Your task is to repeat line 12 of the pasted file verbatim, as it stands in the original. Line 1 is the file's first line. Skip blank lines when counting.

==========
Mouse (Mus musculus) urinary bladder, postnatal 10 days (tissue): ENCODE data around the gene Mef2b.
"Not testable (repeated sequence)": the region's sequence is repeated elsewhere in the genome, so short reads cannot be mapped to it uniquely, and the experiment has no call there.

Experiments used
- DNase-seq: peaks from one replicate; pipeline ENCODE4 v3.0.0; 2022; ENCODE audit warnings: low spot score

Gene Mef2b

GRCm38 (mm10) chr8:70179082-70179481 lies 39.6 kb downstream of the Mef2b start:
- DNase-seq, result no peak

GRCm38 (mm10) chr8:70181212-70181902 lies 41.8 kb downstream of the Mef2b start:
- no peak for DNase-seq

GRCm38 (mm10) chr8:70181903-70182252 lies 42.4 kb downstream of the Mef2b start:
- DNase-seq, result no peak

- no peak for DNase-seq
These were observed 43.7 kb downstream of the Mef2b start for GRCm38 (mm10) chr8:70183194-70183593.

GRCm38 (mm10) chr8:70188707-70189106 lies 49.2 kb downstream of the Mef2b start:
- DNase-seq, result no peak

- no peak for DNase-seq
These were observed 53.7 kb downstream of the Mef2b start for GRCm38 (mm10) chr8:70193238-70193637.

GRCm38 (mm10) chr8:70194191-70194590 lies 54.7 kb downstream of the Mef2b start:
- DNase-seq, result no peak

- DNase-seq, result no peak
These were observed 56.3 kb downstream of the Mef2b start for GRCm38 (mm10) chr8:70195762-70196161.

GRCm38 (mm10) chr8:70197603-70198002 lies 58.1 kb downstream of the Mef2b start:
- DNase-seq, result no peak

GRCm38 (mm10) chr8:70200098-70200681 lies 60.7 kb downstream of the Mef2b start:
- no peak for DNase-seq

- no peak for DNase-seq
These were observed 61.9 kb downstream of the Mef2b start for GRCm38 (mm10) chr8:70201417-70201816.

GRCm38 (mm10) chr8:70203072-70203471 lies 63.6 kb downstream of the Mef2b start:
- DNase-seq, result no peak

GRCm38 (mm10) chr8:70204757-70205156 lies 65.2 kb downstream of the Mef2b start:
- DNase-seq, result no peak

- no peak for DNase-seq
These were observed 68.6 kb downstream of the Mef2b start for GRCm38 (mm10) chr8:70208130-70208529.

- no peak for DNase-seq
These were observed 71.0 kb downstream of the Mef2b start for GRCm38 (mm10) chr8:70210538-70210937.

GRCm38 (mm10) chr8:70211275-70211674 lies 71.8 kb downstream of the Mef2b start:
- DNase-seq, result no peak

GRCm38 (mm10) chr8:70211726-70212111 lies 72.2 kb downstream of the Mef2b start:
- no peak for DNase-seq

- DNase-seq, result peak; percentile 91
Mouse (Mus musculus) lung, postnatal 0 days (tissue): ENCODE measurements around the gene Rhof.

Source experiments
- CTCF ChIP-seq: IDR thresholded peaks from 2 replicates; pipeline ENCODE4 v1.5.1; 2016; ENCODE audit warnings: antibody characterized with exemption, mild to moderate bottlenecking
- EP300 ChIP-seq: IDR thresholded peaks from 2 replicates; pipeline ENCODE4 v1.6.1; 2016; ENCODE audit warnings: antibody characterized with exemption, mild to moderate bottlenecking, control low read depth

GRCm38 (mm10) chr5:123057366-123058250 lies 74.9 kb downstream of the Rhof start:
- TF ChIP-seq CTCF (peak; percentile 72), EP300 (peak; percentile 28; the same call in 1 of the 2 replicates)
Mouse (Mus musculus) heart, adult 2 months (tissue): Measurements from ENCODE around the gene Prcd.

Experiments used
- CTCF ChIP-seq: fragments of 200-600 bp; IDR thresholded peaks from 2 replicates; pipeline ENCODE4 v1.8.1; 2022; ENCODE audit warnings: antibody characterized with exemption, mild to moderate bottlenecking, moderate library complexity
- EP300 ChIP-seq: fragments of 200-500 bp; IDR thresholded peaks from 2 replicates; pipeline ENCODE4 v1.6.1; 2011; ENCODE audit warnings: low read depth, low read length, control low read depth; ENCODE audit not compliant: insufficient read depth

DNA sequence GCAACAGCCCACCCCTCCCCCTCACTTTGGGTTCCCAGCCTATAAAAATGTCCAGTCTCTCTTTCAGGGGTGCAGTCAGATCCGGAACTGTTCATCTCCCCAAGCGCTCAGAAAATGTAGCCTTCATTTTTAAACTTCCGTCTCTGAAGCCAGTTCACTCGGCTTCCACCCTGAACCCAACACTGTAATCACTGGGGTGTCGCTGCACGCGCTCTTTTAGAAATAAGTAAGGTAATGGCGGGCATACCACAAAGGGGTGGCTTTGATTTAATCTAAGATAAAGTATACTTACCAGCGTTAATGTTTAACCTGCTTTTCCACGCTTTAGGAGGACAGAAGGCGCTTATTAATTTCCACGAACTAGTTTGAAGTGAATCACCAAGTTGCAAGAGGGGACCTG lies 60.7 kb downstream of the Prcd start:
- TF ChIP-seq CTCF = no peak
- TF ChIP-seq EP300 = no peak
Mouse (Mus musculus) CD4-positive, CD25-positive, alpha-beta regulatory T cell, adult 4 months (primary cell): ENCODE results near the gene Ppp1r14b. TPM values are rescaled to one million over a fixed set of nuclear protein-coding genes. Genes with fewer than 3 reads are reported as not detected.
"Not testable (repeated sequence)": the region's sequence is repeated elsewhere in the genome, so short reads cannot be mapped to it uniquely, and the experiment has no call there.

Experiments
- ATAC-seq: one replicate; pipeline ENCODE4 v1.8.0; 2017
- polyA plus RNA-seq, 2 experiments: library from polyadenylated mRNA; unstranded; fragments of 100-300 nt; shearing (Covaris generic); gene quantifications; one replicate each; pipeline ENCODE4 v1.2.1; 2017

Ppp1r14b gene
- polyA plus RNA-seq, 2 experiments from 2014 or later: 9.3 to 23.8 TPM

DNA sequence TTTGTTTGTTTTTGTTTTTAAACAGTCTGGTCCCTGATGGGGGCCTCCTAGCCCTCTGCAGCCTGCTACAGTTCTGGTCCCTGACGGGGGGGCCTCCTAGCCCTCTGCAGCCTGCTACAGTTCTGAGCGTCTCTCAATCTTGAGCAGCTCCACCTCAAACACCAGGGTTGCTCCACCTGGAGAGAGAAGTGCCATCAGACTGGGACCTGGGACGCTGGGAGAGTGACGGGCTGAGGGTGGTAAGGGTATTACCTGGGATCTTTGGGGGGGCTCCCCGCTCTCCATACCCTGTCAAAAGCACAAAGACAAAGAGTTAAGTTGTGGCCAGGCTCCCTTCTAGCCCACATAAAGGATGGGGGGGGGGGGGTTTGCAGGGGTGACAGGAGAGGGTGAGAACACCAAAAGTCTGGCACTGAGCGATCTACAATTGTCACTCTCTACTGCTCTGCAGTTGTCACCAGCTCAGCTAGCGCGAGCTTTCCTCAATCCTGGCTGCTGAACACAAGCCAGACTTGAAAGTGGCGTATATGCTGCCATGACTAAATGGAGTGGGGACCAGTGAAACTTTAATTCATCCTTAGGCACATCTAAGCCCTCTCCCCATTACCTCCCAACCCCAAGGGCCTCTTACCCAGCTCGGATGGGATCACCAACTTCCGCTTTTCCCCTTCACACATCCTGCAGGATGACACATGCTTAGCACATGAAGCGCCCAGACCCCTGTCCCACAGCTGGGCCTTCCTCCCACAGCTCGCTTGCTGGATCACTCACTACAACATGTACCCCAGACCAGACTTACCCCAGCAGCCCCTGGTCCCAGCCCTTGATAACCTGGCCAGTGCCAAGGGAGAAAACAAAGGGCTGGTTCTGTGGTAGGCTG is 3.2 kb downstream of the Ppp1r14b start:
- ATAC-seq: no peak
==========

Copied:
- no peak for DNase-seq